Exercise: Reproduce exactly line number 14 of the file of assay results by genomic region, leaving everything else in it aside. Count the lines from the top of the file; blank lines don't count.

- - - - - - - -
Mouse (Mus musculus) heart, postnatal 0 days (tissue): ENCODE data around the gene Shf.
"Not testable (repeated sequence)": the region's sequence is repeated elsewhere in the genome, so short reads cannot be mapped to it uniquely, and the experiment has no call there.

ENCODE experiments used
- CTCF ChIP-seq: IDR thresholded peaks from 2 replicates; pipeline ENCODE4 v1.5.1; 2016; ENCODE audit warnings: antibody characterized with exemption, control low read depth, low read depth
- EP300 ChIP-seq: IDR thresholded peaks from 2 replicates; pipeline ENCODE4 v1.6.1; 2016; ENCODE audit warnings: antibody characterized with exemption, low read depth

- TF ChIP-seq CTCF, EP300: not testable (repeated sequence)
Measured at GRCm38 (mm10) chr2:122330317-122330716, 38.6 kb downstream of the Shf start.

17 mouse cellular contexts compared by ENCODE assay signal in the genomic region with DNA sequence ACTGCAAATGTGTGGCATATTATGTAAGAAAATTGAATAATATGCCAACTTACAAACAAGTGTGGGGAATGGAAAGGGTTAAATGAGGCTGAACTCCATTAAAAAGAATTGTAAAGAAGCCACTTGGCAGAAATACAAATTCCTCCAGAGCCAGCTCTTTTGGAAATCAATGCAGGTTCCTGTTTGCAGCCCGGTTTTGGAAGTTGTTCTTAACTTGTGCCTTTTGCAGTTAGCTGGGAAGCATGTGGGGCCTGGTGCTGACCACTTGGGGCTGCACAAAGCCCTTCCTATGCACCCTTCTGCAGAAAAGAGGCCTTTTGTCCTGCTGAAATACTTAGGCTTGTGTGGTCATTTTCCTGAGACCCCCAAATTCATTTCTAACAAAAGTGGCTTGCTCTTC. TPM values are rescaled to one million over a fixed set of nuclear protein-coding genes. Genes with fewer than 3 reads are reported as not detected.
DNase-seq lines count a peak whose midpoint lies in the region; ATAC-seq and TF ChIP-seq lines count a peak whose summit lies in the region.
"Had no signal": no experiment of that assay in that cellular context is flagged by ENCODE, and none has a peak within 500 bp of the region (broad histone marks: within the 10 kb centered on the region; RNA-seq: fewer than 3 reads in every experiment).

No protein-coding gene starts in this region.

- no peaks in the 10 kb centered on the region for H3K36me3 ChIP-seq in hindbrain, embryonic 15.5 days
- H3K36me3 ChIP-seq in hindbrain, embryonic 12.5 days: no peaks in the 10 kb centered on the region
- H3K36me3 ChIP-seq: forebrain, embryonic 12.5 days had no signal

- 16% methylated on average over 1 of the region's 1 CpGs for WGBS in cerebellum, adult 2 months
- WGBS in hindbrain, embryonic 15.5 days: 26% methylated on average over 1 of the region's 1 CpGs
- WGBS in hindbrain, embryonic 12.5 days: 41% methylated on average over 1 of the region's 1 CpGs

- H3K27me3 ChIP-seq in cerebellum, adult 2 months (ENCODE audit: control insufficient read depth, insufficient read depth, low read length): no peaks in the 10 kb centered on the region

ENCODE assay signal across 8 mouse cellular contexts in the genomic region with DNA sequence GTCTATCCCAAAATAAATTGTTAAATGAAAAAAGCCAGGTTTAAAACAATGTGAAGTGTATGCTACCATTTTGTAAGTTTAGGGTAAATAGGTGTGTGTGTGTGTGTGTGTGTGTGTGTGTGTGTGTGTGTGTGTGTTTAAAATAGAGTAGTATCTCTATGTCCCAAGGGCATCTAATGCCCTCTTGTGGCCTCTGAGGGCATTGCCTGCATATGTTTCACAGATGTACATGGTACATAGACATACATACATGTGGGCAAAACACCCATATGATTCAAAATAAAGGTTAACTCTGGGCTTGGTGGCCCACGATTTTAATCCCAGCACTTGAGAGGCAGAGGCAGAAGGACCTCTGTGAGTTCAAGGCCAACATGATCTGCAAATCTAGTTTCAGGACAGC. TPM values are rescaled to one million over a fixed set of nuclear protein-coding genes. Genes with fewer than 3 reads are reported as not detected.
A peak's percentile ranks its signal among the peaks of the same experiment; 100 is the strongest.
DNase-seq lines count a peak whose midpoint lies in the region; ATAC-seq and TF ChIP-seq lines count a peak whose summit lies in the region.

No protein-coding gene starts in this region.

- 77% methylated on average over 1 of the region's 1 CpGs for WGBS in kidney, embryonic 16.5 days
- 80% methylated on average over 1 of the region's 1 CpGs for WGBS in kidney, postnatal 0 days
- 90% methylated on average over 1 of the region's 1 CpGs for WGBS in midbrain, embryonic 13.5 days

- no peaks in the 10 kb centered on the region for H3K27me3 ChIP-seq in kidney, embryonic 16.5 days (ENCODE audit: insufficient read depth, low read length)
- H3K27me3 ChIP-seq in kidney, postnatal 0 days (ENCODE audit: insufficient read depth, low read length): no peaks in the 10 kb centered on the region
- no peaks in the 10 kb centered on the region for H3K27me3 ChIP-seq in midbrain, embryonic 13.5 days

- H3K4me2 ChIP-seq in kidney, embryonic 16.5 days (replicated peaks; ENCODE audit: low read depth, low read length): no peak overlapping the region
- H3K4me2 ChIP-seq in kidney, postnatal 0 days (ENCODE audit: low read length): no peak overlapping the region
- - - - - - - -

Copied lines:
- H3K36me3 ChIP-seq: forebrain, embryonic 12.5 days had no signal